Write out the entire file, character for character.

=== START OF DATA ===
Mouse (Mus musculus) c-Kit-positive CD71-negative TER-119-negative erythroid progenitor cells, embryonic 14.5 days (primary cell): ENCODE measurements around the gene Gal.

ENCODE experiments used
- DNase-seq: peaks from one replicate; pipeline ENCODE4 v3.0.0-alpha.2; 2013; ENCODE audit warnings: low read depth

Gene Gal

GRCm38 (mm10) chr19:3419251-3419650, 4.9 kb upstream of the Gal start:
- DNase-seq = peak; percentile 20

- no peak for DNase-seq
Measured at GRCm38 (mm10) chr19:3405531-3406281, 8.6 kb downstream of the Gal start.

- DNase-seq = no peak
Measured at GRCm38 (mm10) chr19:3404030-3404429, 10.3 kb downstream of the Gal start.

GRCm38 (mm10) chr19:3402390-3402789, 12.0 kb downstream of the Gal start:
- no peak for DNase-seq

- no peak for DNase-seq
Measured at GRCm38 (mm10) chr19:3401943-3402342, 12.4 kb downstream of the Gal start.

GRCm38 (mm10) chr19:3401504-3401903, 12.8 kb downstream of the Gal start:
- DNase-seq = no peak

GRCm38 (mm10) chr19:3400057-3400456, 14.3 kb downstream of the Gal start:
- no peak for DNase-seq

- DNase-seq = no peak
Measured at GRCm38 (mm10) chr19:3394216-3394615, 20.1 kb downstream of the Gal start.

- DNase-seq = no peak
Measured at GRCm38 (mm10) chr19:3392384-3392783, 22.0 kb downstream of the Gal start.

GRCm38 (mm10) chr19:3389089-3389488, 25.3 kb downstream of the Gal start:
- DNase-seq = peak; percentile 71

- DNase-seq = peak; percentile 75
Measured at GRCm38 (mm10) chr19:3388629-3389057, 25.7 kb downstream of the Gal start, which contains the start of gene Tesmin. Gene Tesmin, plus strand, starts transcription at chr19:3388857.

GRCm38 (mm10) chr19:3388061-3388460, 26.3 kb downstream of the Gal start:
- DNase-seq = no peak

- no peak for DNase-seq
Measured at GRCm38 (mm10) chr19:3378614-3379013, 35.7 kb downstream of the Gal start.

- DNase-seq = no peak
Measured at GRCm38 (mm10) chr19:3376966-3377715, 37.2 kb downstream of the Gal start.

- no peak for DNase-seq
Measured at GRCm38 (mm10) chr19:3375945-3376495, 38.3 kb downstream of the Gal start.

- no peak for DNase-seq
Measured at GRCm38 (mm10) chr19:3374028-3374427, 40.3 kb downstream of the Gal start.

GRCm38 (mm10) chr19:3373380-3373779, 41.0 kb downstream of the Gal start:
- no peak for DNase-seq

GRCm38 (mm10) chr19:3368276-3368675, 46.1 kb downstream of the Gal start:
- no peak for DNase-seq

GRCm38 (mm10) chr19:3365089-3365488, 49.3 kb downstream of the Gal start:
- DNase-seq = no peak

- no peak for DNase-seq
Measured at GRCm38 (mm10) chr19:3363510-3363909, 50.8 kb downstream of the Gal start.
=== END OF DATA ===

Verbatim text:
Mouse (Mus musculus) c-Kit-positive CD71-negative TER-119-negative erythroid progenitor cells, embryonic 14.5 days (primary cell): ENCODE measurements around the gene Gal.

ENCODE experiments used
- DNase-seq: peaks from one replicate; pipeline ENCODE4 v3.0.0-alpha.2; 2013; ENCODE audit warnings: low read depth

Gene Gal

GRCm38 (mm10) chr19:3419251-3419650, 4.9 kb upstream of the Gal start:
- DNase-seq = peak; percentile 20

- no peak for DNase-seq
Measured at GRCm38 (mm10) chr19:3405531-3406281, 8.6 kb downstream of the Gal start.

- DNase-seq = no peak
Measured at GRCm38 (mm10) chr19:3404030-3404429, 10.3 kb downstream of the Gal start.

GRCm38 (mm10) chr19:3402390-3402789, 12.0 kb downstream of the Gal start:
- no peak for DNase-seq

- no peak for DNase-seq
Measured at GRCm38 (mm10) chr19:3401943-3402342, 12.4 kb downstream of the Gal start.

GRCm38 (mm10) chr19:3401504-3401903, 12.8 kb downstream of the Gal start:
- DNase-seq = no peak

GRCm38 (mm10) chr19:3400057-3400456, 14.3 kb downstream of the Gal start:
- no peak for DNase-seq

- DNase-seq = no peak
Measured at GRCm38 (mm10) chr19:3394216-3394615, 20.1 kb downstream of the Gal start.

- DNase-seq = no peak
Measured at GRCm38 (mm10) chr19:3392384-3392783, 22.0 kb downstream of the Gal start.

GRCm38 (mm10) chr19:3389089-3389488, 25.3 kb downstream of the Gal start:
- DNase-seq = peak; percentile 71

- DNase-seq = peak; percentile 75
Measured at GRCm38 (mm10) chr19:3388629-3389057, 25.7 kb downstream of the Gal start, which contains the start of gene Tesmin. Gene Tesmin, plus strand, starts transcription at chr19:3388857.

GRCm38 (mm10) chr19:3388061-3388460, 26.3 kb downstream of the Gal start:
- DNase-seq = no peak

- no peak for DNase-seq
Measured at GRCm38 (mm10) chr19:3378614-3379013, 35.7 kb downstream of the Gal start.

- DNase-seq = no peak
Measured at GRCm38 (mm10) chr19:3376966-3377715, 37.2 kb downstream of the Gal start.

- no peak for DNase-seq
Measured at GRCm38 (mm10) chr19:3375945-3376495, 38.3 kb downstream of the Gal start.

- no peak for DNase-seq
Measured at GRCm38 (mm10) chr19:3374028-3374427, 40.3 kb downstream of the Gal start.

GRCm38 (mm10) chr19:3373380-3373779, 41.0 kb downstream of the Gal start:
- no peak for DNase-seq

GRCm38 (mm10) chr19:3368276-3368675, 46.1 kb downstream of the Gal start:
- no peak for DNase-seq

GRCm38 (mm10) chr19:3365089-3365488, 49.3 kb downstream of the Gal start:
- DNase-seq = no peak

- no peak for DNase-seq
Measured at GRCm38 (mm10) chr19:3363510-3363909, 50.8 kb downstream of the Gal start.